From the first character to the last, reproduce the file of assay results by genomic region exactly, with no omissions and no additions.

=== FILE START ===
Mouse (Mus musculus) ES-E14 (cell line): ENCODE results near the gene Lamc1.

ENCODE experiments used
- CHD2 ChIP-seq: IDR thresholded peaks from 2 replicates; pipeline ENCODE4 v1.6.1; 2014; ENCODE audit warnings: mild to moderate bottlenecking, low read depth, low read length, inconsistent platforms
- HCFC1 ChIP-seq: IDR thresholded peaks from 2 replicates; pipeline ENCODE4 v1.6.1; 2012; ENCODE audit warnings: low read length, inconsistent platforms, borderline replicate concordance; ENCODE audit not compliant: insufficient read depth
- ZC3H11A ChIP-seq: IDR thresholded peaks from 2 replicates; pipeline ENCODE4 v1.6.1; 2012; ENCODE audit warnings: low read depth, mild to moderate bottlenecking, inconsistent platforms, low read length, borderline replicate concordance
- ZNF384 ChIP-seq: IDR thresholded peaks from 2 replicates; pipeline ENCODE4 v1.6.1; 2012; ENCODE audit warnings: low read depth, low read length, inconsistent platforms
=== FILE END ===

Mouse (Mus musculus) ES-E14 (cell line): ENCODE results near the gene Lamc1.

ENCODE experiments used
- CHD2 ChIP-seq: IDR thresholded peaks from 2 replicates; pipeline ENCODE4 v1.6.1; 2014; ENCODE audit warnings: mild to moderate bottlenecking, low read depth, low read length, inconsistent platforms
- HCFC1 ChIP-seq: IDR thresholded peaks from 2 replicates; pipeline ENCODE4 v1.6.1; 2012; ENCODE audit warnings: low read length, inconsistent platforms, borderline replicate concordance; ENCODE audit not compliant: insufficient read depth
- ZC3H11A ChIP-seq: IDR thresholded peaks from 2 replicates; pipeline ENCODE4 v1.6.1; 2012; ENCODE audit warnings: low read depth, mild to moderate bottlenecking, inconsistent platforms, low read length, borderline replicate concordance
- ZNF384 ChIP-seq: IDR thresholded peaks from 2 replicates; pipeline ENCODE4 v1.6.1; 2012; ENCODE audit warnings: low read depth, low read length, inconsistent platforms